Not everyone needs a CPA and you don’t want to target clients with simple tax situations in order to convince them why they should be paying more. However, you do want to be working with people with complex situations who need you and know it.
Your best opportunities for future business may be among your current clients. But which clients do you help the most and who has the best potential? After examining your clientele you will likely identify commonalities, whether they are retail business owners, real estate developers, manufacturers or self-employed.
The next step is to recall how you originally acquired those clients. If you bought or inherited the practice, that might be a dead end, but if you got them through referrals or advertising that’s another story. Consider going back to that strategy.
Another approach is to look at professional associations in your area. You may already belong to the local chapter of one of the many groups for CPAs. But while the benefits are obvious (i.e. CPE, networking, advocacy, the sense of community etc.) you won’t necessarily find business there.
Your ideal clients likely have a professional association aligned to their business. Do some research to identify the local groups associated with their professions. Visit those websites and if the membership directory is available to the public, scan to determine if your client is a member. If so, they may be able to provide practical advice on how the organization works.
Regardless of the answer, determine if the organization has an Associate Membership category. These groups often (but not always) have a class of membership for people not directly employed in the profession, yet providing a product or service used by members of the profession.
Take for example the San Antonio Manufacturers Association. They have 500+ members. In addition to standard memberships, they have associate membership and sponsor classes of membership. The associate members are often banks, law firms, staffing services and the occasional accounting firm.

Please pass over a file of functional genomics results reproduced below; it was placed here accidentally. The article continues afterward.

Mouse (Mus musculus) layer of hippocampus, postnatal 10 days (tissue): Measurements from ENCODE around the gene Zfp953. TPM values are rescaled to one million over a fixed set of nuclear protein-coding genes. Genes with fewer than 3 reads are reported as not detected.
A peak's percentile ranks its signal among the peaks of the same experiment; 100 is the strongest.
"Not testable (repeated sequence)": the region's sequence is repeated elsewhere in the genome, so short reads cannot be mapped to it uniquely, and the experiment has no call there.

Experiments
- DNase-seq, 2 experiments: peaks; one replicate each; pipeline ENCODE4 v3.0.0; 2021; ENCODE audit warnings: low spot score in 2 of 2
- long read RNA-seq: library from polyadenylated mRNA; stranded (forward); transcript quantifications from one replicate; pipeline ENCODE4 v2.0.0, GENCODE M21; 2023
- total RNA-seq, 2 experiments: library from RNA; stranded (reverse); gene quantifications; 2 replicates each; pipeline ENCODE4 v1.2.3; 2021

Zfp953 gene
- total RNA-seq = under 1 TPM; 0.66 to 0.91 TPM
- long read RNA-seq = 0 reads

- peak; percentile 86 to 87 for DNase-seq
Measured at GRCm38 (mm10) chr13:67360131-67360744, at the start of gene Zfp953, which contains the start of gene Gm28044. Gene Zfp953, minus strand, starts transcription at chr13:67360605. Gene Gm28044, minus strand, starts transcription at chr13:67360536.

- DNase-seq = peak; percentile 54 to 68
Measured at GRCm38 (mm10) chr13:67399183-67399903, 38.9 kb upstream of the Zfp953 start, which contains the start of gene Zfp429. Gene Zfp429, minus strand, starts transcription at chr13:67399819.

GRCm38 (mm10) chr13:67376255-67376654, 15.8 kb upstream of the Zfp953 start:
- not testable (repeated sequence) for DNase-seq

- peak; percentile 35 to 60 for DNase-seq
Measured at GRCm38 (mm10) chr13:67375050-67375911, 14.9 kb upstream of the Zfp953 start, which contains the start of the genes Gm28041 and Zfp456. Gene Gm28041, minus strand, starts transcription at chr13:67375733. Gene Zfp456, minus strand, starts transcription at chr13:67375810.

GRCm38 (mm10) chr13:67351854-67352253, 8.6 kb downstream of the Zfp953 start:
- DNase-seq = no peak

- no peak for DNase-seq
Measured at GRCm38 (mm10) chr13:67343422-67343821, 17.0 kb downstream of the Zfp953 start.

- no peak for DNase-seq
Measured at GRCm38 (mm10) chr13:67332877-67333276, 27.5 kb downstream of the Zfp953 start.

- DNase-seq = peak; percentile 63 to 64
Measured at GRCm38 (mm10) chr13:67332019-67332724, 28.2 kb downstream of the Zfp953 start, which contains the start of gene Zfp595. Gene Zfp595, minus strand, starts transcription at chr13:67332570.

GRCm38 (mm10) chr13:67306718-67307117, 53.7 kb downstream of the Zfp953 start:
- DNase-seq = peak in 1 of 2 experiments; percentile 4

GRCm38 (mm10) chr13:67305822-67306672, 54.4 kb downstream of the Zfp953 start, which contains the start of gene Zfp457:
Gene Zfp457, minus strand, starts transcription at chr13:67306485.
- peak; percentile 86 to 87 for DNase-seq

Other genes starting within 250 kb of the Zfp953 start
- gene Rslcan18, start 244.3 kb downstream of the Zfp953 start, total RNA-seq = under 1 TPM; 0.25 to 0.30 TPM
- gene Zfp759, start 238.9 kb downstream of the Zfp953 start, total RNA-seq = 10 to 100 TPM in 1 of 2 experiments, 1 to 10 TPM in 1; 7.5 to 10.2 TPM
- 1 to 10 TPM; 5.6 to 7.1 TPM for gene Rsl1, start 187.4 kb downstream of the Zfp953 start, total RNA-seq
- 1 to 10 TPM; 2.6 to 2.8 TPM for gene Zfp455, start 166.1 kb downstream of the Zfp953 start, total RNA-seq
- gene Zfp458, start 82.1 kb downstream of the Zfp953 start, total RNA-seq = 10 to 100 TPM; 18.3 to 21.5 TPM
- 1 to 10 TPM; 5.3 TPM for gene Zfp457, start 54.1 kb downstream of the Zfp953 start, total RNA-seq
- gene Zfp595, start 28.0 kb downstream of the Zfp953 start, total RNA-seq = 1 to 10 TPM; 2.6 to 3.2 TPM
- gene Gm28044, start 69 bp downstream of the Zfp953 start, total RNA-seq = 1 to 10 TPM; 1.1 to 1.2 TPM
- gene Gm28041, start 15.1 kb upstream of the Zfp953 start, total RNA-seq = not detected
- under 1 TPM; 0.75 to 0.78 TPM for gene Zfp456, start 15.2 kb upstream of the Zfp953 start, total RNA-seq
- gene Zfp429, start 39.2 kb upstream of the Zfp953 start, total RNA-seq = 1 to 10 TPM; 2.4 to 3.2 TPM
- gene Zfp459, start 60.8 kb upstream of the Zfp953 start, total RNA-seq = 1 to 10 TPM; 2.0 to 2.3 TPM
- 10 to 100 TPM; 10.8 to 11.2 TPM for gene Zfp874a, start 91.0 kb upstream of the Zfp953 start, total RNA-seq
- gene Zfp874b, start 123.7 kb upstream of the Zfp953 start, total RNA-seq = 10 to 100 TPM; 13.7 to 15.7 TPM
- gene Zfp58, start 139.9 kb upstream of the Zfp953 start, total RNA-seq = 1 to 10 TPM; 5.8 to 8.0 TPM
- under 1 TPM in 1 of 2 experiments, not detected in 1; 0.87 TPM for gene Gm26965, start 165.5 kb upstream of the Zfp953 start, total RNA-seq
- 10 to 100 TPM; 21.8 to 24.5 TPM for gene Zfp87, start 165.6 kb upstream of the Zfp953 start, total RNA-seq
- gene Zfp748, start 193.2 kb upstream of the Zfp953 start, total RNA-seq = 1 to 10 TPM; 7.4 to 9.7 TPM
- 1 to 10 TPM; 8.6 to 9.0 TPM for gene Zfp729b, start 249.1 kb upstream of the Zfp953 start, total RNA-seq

The next step is to dig into their website. Does the professional association you discovered have regular meetings, offer seminars, hold trade shows or an annual conference? Do they have a publication, either in print or online?
Where Does the Business Come From?
So how does membership lead to business? A Texas banker involved in one of these organizations was told: “You get out what you put in.” Woody Allen said: “80% of success is showing up.”
- Attendance at meetings and events – It’s a networking opportunity. People get to know who you are, what you do and your familiarity with their industry.
- Trade Shows – You setup a booth. Send manufacturers away with packets.
- Seminars – Your chance to makes taxes understandable to the audience, explain tax law changes.
- Publications – The opportunity to write a regular column.
Pros and Cons
Why bother? This takes time and money and competitors may already be members.
- You’ve analyzed your business and found you work well with a certain type of client. You help them. They pay you.
- You’ve found a group that attracts similar business owners in the same field. Theoretically, everyone has the potential to be the right type of client.
- You can increase your visibility through attendance, speaking and possibly writing.
- This costs money. Dues. Event fees. What’s my return?
- How long will it take to get business?
- Involvement takes time. I don’t have that much spare time.
One of the best ways to get away from competing with the mass market tax preparation services and offering traditional compliance work is to identify clients who can benefit most from your expertise. Determine if there’s a professional association where similar people gather and insert yourself into the mix, it will be a great start towards getting the clients you want.
Bryce Sanders is president of Perceptive Business Solutions Inc. in New Hope, Pennsylvania. He provides high-net-worth client acquisition training for the financial services industry. His book, Captivating the Wealthy Investor, can be found on Amazon.com.